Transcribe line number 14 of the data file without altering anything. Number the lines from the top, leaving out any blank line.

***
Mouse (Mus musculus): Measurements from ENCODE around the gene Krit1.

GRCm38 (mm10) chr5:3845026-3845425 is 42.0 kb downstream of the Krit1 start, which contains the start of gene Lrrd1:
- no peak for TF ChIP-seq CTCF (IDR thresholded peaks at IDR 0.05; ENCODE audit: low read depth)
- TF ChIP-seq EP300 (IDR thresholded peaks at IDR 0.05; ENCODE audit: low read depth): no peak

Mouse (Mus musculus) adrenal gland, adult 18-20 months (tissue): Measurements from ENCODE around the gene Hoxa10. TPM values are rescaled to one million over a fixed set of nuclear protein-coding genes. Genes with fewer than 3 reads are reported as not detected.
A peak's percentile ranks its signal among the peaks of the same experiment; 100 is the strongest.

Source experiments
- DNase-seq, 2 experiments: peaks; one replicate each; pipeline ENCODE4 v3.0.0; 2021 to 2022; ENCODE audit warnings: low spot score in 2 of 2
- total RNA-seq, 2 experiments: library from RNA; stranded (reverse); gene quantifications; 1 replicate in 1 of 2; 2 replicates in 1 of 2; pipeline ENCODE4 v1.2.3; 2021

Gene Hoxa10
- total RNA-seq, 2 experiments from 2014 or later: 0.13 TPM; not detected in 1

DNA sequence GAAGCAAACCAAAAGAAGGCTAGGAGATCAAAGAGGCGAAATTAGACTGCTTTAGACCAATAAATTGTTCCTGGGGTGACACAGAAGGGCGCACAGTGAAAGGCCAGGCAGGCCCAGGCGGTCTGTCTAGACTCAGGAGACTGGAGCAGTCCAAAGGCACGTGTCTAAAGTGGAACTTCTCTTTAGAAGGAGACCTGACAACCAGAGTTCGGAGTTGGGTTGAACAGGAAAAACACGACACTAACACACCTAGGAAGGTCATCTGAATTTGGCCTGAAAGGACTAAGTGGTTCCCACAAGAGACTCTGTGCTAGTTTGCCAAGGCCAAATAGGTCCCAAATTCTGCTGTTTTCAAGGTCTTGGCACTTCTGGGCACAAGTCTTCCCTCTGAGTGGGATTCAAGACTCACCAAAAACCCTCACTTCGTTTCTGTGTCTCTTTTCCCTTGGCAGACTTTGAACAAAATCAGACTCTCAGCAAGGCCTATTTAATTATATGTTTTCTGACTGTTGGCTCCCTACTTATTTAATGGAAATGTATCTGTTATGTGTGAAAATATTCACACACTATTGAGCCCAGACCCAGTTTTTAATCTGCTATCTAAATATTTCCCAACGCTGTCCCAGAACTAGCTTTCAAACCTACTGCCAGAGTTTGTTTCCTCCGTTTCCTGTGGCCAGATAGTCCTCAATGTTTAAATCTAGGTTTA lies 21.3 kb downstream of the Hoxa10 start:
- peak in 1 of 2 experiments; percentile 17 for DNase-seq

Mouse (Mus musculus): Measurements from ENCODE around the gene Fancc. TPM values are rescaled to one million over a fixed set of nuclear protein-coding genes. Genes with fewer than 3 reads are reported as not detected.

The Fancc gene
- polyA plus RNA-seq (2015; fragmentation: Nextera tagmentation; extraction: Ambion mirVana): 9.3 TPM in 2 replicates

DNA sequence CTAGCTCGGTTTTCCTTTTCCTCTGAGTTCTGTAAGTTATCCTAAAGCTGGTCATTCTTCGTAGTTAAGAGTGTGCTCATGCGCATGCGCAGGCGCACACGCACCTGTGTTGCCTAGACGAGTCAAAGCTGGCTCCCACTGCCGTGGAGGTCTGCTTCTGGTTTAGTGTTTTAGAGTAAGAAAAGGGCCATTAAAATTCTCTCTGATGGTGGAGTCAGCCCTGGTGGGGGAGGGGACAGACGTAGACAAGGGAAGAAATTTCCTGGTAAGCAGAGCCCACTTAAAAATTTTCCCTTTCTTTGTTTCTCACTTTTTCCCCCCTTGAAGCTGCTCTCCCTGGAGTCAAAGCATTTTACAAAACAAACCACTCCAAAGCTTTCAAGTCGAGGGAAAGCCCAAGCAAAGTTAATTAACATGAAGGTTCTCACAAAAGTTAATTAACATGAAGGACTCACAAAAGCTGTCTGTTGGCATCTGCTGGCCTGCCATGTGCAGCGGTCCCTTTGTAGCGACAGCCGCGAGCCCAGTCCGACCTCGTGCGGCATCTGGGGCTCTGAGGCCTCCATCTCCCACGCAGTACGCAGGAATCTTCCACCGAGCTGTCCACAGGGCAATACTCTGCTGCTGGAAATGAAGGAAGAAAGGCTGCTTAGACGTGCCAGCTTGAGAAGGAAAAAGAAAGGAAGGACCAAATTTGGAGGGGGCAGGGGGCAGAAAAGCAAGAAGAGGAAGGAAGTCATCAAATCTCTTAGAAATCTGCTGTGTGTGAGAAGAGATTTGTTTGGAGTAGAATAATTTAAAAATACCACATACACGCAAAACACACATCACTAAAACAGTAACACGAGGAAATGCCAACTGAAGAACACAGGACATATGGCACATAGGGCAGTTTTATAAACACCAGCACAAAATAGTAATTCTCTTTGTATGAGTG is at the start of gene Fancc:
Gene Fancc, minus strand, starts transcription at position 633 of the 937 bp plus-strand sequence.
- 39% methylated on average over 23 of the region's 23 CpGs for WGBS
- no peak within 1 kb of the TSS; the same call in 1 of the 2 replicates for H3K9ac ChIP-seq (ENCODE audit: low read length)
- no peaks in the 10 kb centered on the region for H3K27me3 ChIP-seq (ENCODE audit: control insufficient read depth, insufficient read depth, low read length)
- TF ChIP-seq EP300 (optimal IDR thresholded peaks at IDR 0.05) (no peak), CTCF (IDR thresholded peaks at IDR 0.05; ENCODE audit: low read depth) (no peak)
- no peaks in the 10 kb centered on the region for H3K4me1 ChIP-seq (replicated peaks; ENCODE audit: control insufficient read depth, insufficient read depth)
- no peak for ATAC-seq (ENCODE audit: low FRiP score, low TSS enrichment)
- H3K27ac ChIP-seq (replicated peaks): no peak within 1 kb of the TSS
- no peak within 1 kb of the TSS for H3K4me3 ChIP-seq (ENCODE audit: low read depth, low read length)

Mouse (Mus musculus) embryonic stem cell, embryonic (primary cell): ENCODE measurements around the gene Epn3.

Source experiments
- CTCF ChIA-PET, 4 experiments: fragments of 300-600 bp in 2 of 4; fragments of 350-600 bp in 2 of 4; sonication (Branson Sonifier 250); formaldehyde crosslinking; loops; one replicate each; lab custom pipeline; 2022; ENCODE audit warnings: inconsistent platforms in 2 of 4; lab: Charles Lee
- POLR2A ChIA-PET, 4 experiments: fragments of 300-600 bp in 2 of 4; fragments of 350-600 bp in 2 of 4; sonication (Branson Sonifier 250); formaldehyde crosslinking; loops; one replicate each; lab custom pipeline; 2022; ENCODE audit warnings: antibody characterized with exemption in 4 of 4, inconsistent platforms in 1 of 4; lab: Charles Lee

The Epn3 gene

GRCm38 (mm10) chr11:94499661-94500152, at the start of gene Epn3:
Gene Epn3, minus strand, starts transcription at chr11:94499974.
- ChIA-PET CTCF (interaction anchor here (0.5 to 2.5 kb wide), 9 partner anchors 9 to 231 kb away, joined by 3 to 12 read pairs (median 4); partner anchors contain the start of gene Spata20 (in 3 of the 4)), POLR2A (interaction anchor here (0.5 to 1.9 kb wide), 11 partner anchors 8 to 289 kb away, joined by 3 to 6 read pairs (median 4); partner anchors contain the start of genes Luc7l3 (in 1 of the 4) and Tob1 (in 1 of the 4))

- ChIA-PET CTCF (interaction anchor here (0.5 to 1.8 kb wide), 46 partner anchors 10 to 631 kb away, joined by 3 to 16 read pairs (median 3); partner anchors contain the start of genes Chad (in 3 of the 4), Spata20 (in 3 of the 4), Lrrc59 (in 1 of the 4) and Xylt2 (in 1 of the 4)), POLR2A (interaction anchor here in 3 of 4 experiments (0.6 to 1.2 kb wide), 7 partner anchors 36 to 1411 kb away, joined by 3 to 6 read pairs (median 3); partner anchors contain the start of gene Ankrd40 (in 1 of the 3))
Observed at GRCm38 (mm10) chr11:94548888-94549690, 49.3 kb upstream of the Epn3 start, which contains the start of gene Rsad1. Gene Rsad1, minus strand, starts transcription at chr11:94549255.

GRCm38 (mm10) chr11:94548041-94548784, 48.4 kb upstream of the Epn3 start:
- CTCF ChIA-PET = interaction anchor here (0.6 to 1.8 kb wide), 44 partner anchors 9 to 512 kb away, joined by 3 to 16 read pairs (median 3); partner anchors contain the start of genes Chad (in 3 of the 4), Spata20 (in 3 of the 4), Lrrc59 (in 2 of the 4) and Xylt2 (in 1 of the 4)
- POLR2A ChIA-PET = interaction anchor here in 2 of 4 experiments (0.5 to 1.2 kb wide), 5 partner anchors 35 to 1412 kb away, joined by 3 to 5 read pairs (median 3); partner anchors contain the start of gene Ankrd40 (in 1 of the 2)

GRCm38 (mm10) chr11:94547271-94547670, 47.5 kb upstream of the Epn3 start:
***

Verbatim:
Mouse (Mus musculus): Measurements from ENCODE around the gene Fancc. TPM values are rescaled to one million over a fixed set of nuclear protein-coding genes. Genes with fewer than 3 reads are reported as not detected.